An alternative is to own the property as ‘tenants in common’. Here, each owner has a defined stake in the property typically based on the proportion of their funds they bought to the table – for example, 50 per cent or 25 percent. The ownership share doesn’t have to be the same for each co-buyer, and unless there’s an ownership agreement stating otherwise, each tenant in common can sell their stake to someone else (a potentially handy exit strategy) or bequeath their share to another person (useful if one owner gets married or has children further down the track).
A good way to know the right ownership structure for your family is by speaking with a solicitor.
Putting it all in writing
With some basic ground rules ironed out, it is a good idea to have a formal co-ownership agreement drafted by a solicitor. Yes, this will add to the cost of the property purchase but it can be money well spent. An ownership agreement establishes clear guidelines for a variety of ‘what ifs?’ including what happens if one family member wants to bail out of the arrangement, or if a co-owner suddenly finds themselves unable to cover the loan repayments.
Know your buying power
Before the family launches into conversations about what sort of property to buy and the preferred location, it’s important to determine how the purchase will be funded.
Each co-buyer may know how much they can afford to contribute. But for a clear idea of your collective borrowing power it’s worth speaking with your local Aussie broker. Or check out Aussie’s Borrowing Calculator for a broad idea of how much you can borrow as a group.
Choosing the right loan
Deciding the right loan structure is just as important as selecting the right property. It may be possible to take out a single loan with multiple borrowers though some lenders offer ‘property share’ loans, allowing individual owners to take out their own loan in their own name to finance their stake of the property. This is an area where it pays to speak with your Aussie broker to discover what’s available, and what works for your family.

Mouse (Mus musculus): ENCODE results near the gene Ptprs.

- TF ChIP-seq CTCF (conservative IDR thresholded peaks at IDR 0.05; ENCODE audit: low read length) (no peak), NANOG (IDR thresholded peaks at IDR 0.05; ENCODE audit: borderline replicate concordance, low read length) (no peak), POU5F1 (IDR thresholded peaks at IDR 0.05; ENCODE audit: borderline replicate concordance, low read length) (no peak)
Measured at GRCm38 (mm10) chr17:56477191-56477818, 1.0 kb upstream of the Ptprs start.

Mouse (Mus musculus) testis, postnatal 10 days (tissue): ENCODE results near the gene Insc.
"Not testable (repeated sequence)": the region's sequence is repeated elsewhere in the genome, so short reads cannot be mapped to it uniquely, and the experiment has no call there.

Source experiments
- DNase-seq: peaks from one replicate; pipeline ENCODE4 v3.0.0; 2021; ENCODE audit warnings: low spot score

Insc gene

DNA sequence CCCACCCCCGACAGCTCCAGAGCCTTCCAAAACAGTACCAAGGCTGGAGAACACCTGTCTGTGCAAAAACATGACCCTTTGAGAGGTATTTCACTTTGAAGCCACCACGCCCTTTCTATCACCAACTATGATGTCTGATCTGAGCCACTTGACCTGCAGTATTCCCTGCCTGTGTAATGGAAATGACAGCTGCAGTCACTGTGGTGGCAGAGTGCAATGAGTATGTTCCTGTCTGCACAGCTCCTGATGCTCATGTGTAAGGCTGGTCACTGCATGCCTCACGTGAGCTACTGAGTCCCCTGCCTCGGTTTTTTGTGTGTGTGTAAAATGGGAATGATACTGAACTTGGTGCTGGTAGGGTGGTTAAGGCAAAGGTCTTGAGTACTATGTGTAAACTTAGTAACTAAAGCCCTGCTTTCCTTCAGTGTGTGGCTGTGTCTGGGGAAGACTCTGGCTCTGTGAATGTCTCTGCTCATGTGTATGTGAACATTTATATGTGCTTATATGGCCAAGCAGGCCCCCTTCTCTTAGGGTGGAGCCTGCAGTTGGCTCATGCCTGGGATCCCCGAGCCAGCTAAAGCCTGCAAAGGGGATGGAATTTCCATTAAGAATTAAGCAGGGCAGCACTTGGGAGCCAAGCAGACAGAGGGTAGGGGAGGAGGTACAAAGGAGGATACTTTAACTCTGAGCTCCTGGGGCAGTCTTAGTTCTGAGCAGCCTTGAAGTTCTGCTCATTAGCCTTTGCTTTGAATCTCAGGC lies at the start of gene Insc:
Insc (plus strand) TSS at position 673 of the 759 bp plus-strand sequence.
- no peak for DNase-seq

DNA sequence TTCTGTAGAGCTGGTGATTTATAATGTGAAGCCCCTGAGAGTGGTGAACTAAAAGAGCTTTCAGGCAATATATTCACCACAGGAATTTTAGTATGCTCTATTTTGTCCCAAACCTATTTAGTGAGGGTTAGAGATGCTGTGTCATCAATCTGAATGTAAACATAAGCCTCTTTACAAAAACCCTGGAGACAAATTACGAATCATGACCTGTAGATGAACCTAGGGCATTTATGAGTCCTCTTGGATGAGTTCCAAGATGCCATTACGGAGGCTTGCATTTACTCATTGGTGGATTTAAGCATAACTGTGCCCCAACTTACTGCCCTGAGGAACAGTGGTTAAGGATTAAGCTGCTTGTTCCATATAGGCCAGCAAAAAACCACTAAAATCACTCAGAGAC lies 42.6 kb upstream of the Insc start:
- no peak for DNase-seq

Weighing up the pros and cons
Amid the excitement of planning a property purchase as a family, it pays to weigh up the positives and negatives to be sure you’re making the right move.
Multi-generation living can offer real benefits. Younger family members can help care for ageing parents, grandparents can help with childcare, and everyone saves on travel costs to visit family members. However, sharing a front door can test tempers, especially when money is added to the mix.
If you think it can work, keeping it in the family can be a smart way for everyone to share a home that could otherwise be out of everyone’s reach. The key is to speak with your Aussie broker for expert mortgage advice on how to make it happen.
You may also be interested in Dear John – what should I know about buying property with a friend?, Chipping in: things to consider when buying a property with mates and Is it time to think outside the box to get on the property ladder?